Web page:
Debt markets would need to settle
We have assumed a 70:30 debt to equity mix to meet Braemore’s capex needs. However, given the current global debt crisis, the company’s ability to obtain this level of debt at reasonable terms may be questioned. However, given that debt would probably not be required until 2009 or later, and the main assets are in reasonably safe jurisdictions, we have assumed that this debt will be sourced in time.
Braemore is a small company proposing to construct two large Ni mines and three large smelters on two continents at a total capital cost of over $650m.
Staff are required
At the moment the company maintains a small staff and does not, in our view, have the internal capacity to manage these projects. The company would be required to staff up, and we have assumed it will do so, but we remain cognisant of the staff pressures currently prevalent in the industry.
Cost Inflation Risk
Capital and operating costs have increased by over 50% in the past five years across the mining industry and show no signs of stabilising. Given the lead times of the proposed projects, the risk of cost overruns exists. In this instance we have assumed the company has already taken a conservative stance on its published cost estimates, which we have then inflated again by roughly 10% to provide an additional buffer. This risk remains and will need to be monitored as the developments progress.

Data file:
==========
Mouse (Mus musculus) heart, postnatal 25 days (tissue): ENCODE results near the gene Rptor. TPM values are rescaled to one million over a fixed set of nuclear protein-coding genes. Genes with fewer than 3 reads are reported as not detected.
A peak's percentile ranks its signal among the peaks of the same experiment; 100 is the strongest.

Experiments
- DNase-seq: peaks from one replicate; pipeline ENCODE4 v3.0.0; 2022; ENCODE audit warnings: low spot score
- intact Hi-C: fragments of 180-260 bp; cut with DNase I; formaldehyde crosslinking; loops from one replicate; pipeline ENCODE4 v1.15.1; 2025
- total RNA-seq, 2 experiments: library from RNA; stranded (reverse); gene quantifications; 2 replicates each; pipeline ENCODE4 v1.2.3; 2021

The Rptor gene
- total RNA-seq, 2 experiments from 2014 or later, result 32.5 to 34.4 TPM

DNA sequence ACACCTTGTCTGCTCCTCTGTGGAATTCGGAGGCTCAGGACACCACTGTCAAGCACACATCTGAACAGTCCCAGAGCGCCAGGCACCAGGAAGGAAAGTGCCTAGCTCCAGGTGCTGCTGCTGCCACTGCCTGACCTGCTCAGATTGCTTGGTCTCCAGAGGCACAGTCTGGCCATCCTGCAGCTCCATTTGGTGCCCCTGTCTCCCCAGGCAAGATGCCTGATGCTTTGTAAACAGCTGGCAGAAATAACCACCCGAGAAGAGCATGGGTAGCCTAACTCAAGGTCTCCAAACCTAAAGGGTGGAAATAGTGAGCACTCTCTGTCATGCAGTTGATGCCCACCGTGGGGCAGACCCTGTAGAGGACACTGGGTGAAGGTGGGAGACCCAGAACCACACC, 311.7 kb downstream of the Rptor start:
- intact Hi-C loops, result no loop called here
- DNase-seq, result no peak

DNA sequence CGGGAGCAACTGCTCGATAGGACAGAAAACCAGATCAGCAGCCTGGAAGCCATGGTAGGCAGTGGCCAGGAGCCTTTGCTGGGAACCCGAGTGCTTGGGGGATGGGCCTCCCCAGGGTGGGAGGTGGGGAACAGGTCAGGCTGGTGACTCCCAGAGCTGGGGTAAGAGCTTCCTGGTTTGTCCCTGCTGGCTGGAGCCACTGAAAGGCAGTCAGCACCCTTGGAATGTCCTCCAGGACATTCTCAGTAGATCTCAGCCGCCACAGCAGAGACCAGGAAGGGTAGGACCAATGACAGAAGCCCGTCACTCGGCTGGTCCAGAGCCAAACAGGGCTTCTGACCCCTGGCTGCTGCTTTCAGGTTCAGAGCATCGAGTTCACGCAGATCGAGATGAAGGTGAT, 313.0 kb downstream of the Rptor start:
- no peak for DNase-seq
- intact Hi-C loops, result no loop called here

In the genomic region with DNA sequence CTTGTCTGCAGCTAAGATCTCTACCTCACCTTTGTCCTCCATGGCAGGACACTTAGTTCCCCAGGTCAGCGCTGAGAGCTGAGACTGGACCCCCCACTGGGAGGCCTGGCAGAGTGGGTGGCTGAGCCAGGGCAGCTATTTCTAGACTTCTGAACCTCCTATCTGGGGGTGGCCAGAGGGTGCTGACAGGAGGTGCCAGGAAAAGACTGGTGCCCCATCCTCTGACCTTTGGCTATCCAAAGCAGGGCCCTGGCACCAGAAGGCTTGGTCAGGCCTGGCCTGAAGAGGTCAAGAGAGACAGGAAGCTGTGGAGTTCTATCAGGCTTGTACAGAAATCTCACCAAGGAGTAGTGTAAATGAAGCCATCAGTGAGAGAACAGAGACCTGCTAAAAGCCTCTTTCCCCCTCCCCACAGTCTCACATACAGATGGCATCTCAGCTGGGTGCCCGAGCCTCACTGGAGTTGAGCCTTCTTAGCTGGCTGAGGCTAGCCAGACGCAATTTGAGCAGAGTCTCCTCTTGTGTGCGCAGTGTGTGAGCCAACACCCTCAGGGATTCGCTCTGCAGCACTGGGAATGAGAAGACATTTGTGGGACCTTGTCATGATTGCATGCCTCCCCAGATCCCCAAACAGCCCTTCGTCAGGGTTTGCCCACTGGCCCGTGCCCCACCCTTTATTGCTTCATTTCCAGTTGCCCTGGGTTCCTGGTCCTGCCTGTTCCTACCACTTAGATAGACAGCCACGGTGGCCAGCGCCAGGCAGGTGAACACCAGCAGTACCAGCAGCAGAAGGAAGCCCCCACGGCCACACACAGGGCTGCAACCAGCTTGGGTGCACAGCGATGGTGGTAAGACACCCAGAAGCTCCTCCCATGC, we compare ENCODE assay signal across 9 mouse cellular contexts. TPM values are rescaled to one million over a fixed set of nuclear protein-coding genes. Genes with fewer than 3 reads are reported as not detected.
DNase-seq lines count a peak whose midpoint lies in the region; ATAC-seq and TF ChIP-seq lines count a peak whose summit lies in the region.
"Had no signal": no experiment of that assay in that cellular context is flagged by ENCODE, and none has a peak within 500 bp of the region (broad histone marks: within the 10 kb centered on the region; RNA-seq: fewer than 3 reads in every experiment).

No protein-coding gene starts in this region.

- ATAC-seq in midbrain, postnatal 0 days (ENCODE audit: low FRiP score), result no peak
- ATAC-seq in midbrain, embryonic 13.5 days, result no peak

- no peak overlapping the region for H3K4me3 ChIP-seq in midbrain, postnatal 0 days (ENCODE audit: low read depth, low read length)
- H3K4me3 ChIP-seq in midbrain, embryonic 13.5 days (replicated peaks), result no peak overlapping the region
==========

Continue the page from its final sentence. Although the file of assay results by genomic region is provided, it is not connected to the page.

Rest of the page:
Technology is not new
Very little of the technology associated with the proposed development of the smelting operations is new – the primary component of the Mintek intellectual property lies in the combination, fine tuning and application of various pre-existing technologies to specific metallurgical problems. DC Arc smelters have been in existence for several decades and several large units are currently being constructed in southern Africa to smelt titanium concentrates. The ConRoast component of the process is also reasonably simple – a fluid bed roaster is a large steel vessel in which hot air is blasted through a fine metallic concentrate. It is simple and robust, with few moving parts. Braemore has claimed that the entire processing stream is less complicated and less risky that the existing six-in-line smelter processing stream as fewer stages are required and those stages are in themselves less complicated and more robust.
Metals and Mining